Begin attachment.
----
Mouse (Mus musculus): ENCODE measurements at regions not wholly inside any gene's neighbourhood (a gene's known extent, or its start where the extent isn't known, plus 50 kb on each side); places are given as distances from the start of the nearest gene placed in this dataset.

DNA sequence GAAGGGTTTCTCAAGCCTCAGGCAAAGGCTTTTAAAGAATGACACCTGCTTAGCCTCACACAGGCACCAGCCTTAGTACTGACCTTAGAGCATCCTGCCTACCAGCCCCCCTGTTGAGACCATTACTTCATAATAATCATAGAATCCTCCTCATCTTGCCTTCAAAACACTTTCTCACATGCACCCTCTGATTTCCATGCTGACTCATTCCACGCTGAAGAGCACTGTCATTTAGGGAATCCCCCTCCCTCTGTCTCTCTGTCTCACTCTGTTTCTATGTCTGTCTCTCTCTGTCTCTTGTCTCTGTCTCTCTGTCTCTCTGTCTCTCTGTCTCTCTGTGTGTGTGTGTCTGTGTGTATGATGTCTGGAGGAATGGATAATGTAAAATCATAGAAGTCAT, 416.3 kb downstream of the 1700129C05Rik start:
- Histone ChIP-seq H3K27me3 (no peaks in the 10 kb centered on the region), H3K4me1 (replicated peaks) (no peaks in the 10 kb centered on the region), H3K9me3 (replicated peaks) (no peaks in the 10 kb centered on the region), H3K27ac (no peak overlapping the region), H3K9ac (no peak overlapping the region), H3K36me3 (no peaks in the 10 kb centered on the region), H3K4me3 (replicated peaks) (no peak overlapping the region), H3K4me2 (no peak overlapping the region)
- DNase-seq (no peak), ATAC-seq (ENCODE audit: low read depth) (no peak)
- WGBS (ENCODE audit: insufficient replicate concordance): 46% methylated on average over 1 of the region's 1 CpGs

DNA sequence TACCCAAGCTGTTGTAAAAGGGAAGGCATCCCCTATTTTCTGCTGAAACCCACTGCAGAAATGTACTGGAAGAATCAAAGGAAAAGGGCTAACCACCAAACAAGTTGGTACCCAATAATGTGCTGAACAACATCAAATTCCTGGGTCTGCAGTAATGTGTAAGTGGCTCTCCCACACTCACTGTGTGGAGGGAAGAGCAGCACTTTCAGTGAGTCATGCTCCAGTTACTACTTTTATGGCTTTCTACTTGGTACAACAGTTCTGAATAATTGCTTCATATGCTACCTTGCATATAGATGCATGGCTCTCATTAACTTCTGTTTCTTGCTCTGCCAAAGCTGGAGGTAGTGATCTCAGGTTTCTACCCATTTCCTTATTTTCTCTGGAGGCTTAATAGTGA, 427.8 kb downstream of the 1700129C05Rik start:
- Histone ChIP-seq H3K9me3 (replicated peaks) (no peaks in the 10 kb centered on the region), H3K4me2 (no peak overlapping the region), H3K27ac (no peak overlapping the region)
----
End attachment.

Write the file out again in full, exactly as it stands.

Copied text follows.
Mouse (Mus musculus): ENCODE measurements at regions not wholly inside any gene's neighbourhood (a gene's known extent, or its start where the extent isn't known, plus 50 kb on each side); places are given as distances from the start of the nearest gene placed in this dataset.

DNA sequence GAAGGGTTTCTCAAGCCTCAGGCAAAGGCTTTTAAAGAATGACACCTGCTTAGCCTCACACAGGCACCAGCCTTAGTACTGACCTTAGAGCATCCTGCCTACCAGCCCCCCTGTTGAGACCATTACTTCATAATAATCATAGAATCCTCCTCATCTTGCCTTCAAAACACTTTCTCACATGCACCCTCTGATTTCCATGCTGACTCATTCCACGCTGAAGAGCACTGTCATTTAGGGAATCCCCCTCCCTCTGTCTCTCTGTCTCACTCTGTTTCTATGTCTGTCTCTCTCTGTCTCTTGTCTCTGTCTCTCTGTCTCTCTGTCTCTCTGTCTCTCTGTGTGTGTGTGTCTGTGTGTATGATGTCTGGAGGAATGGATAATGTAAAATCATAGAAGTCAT, 416.3 kb downstream of the 1700129C05Rik start:
- Histone ChIP-seq H3K27me3 (no peaks in the 10 kb centered on the region), H3K4me1 (replicated peaks) (no peaks in the 10 kb centered on the region), H3K9me3 (replicated peaks) (no peaks in the 10 kb centered on the region), H3K27ac (no peak overlapping the region), H3K9ac (no peak overlapping the region), H3K36me3 (no peaks in the 10 kb centered on the region), H3K4me3 (replicated peaks) (no peak overlapping the region), H3K4me2 (no peak overlapping the region)
- DNase-seq (no peak), ATAC-seq (ENCODE audit: low read depth) (no peak)
- WGBS (ENCODE audit: insufficient replicate concordance): 46% methylated on average over 1 of the region's 1 CpGs

DNA sequence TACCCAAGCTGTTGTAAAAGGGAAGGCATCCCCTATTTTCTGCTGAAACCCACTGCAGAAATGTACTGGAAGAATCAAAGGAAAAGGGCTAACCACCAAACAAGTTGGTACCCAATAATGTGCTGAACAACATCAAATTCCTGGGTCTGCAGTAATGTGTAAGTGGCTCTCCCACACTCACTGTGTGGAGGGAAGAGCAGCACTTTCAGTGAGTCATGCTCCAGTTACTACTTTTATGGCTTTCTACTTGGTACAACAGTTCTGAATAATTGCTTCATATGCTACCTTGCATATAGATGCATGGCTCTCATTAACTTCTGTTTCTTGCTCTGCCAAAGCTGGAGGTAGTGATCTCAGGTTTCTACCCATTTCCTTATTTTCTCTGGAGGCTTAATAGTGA, 427.8 kb downstream of the 1700129C05Rik start:
- Histone ChIP-seq H3K9me3 (replicated peaks) (no peaks in the 10 kb centered on the region), H3K4me2 (no peak overlapping the region), H3K27ac (no peak overlapping the region)